Getting your flu shot this year will be more important than ever, health experts advise, because of the coronavirus pandemic.
Every year, physicians recommend getting vaccinated as a way to protect yourself against contracting or spreading influenza. But this year, our health crisis has made this single act of preventive care especially critical for protecting yourself from a disease that plagues millions.
“The flu virus will weaken your immune system, making you more vulnerable to catching other respiratory infections, including COVID-19, and that’s why getting vaccinated this year is so important,” said Margaret Khoury, MD, an infectious disease specialist who is the COVID-19 and influenza vaccination program physician lead at Kaiser Permanente in Southern California.
She noted that having the flu and COVID-19 at the same time would be devastating to your health. “The influenza vaccine remains the most effective prevention against contracting the flu and its complications,” Dr. Khoury explained.
In most years, millions of people get the flu, and hundreds of thousands of individuals go to the emergency room or are hospitalized with severe complications, said David Bronstein, MD, a pediatric infectious disease specialist who practices at Kaiser Permanente Antelope Valley Medical Offices.
“This year, we’re preparing for a flu season that is worse than last year,” he said. “Last year, we didn’t see many flu cases, possibly due to the precautions we all took and because the coronavirus crowded out the flu.”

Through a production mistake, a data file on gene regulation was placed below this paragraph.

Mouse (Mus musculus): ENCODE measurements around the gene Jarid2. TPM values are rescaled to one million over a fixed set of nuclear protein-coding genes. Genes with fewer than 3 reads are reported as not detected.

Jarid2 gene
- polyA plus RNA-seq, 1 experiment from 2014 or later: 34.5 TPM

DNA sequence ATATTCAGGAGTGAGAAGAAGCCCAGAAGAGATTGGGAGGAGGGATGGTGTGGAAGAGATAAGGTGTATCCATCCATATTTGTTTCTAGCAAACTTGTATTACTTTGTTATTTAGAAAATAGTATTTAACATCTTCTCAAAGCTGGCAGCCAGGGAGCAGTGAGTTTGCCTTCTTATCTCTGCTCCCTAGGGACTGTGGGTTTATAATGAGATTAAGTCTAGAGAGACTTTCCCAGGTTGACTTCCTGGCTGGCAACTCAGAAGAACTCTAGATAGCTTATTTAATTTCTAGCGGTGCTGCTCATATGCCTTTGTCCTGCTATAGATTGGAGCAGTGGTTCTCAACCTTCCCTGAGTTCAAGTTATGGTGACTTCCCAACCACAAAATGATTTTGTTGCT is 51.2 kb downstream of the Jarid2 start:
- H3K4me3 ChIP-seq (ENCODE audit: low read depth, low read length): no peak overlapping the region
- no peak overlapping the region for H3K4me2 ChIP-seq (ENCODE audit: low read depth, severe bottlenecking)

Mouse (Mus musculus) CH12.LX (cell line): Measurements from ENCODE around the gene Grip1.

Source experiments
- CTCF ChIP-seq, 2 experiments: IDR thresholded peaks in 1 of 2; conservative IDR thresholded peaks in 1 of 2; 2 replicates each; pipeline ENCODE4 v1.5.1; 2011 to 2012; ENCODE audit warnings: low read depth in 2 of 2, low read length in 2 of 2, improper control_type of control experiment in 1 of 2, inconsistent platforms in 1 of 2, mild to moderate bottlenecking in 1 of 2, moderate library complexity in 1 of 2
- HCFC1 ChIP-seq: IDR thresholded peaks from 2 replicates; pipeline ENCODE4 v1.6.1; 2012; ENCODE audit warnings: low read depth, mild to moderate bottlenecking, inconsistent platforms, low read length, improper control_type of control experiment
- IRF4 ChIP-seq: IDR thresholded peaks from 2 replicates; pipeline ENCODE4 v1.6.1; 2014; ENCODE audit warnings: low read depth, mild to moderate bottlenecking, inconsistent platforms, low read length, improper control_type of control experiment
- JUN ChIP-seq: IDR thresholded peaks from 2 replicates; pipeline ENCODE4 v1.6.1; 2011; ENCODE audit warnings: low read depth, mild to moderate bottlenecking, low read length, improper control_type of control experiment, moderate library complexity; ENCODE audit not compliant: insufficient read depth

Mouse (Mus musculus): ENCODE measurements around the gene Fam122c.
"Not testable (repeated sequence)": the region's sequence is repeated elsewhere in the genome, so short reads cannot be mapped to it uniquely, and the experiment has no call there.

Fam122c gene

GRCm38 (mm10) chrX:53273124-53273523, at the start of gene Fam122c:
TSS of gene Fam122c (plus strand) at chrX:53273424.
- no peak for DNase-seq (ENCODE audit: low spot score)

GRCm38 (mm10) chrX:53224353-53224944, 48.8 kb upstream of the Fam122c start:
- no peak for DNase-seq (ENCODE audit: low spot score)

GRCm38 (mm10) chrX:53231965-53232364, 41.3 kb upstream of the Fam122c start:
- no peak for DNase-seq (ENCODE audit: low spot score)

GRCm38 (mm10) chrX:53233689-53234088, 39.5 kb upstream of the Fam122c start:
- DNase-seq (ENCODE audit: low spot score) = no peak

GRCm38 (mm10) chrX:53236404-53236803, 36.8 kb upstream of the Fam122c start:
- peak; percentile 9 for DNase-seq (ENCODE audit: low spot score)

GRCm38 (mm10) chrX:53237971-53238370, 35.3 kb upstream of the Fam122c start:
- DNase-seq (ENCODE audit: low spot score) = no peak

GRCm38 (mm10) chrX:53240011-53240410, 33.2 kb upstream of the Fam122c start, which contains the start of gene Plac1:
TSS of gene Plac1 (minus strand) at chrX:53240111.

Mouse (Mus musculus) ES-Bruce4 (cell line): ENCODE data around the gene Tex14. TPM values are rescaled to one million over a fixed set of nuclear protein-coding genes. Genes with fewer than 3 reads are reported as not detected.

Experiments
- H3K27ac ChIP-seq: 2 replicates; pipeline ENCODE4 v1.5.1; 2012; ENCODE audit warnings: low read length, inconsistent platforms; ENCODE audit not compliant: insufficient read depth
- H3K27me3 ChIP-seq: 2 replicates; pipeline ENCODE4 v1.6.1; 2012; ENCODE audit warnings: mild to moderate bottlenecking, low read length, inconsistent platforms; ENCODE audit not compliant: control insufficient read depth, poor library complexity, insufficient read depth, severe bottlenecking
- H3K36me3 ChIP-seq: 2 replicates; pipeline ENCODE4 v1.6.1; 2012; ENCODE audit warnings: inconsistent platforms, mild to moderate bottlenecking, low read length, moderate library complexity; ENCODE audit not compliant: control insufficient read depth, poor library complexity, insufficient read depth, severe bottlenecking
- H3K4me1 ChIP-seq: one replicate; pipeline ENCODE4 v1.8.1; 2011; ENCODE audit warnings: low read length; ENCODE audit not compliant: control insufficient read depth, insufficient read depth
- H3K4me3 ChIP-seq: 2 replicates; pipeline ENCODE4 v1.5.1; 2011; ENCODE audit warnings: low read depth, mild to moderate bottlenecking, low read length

Margaret Khoury, MD, infectious disease specialist
“The flu virus will weaken your immune system, making you more vulnerable to catching other respiratory infections, including COVID-19, and that’s why getting vaccinated this year is so important.”
Dr. Khoury said getting the flu vaccine is very important, but especially for the most sensitive populations. They include the elderly, pregnant women, children younger than 5 years old, and people with chronic health conditions.
When it comes to children who never received the flu vaccine before, those under age 8 will need to receive 2 flu shots, with a booster vaccine given 28 days after the first dose. Parents are strongly encouraged to have their children vaccinated this year, as many children have resumed in-person learning at school, and will be more susceptible to being infected with the flu virus as they interact with other students and teachers.
“A common misconception is that a flu shot will give you the flu,” Dr. Bronstein noted. “That’s simply not true. You cannot contract the flu from getting a flu shot. Side effects, when they do occur, are typically very mild. However, by not getting vaccinated, you put yourself and your loved ones at a greater risk of getting the flu, which causes serious illness, hospitalizations, and thousands of deaths each year.”
Kaiser Permanente members are encouraged to visit kp.org/flu or call the flu hotline at 1-866-706-6358 for information on how to safely get your no-cost flu vaccination at Kaiser Permanente facilities across Southern California.